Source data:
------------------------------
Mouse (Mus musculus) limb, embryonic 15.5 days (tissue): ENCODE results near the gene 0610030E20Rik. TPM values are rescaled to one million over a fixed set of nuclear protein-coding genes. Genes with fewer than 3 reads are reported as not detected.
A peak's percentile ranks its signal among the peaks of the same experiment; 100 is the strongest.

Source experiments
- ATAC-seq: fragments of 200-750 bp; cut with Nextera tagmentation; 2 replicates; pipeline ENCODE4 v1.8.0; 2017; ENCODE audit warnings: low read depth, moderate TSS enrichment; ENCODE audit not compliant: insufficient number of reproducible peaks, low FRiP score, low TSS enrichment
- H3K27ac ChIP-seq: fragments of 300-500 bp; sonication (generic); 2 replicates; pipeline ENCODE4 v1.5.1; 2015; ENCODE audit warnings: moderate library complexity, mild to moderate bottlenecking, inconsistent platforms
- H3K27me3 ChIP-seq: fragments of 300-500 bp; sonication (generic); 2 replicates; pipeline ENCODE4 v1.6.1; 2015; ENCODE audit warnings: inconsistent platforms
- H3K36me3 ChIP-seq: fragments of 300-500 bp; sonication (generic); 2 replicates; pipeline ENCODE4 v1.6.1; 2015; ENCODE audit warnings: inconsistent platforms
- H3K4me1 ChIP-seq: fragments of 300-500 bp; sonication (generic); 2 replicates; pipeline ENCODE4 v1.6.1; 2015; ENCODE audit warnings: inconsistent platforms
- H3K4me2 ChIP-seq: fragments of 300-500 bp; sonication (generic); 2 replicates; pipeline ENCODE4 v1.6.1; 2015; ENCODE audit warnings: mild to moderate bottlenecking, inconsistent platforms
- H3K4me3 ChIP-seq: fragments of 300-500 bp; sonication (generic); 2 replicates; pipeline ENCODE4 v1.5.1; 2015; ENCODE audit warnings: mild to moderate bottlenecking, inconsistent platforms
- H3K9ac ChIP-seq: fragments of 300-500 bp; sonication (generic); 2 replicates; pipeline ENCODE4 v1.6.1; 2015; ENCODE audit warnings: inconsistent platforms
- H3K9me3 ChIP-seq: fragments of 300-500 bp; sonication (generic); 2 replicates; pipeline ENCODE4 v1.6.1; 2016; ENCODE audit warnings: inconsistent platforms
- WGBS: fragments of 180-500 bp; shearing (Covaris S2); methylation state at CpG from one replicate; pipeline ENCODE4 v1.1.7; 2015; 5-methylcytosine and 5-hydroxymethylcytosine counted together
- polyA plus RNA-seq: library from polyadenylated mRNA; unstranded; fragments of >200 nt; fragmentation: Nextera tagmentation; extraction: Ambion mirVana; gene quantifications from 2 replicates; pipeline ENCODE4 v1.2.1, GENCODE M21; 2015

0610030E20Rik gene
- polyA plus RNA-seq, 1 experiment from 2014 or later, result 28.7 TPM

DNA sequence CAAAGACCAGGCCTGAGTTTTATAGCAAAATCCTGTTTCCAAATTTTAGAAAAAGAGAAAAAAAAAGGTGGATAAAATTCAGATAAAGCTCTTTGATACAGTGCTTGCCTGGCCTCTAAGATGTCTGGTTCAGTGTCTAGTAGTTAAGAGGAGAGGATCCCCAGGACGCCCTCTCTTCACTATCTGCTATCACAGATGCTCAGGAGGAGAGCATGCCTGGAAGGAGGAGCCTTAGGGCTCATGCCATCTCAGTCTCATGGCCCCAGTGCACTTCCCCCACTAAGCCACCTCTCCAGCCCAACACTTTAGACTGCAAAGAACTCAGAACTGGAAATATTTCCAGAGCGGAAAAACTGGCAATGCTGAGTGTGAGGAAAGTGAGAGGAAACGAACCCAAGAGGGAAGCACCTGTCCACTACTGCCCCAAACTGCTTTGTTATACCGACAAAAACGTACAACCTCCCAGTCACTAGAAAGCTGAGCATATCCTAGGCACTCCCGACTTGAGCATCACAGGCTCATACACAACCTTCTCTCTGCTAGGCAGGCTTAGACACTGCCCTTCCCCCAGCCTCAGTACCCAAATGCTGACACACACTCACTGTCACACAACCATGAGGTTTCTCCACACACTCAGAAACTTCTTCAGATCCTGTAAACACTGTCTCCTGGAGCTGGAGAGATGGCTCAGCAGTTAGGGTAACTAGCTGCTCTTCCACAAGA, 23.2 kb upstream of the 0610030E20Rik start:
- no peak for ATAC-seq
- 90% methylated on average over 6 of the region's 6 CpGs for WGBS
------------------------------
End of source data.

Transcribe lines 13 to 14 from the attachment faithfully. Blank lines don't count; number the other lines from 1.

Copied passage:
- WGBS: fragments of 180-500 bp; shearing (Covaris S2); methylation state at CpG from one replicate; pipeline ENCODE4 v1.1.7; 2015; 5-methylcytosine and 5-hydroxymethylcytosine counted together
- polyA plus RNA-seq: library from polyadenylated mRNA; unstranded; fragments of >200 nt; fragmentation: Nextera tagmentation; extraction: Ambion mirVana; gene quantifications from 2 replicates; pipeline ENCODE4 v1.2.1, GENCODE M21; 2015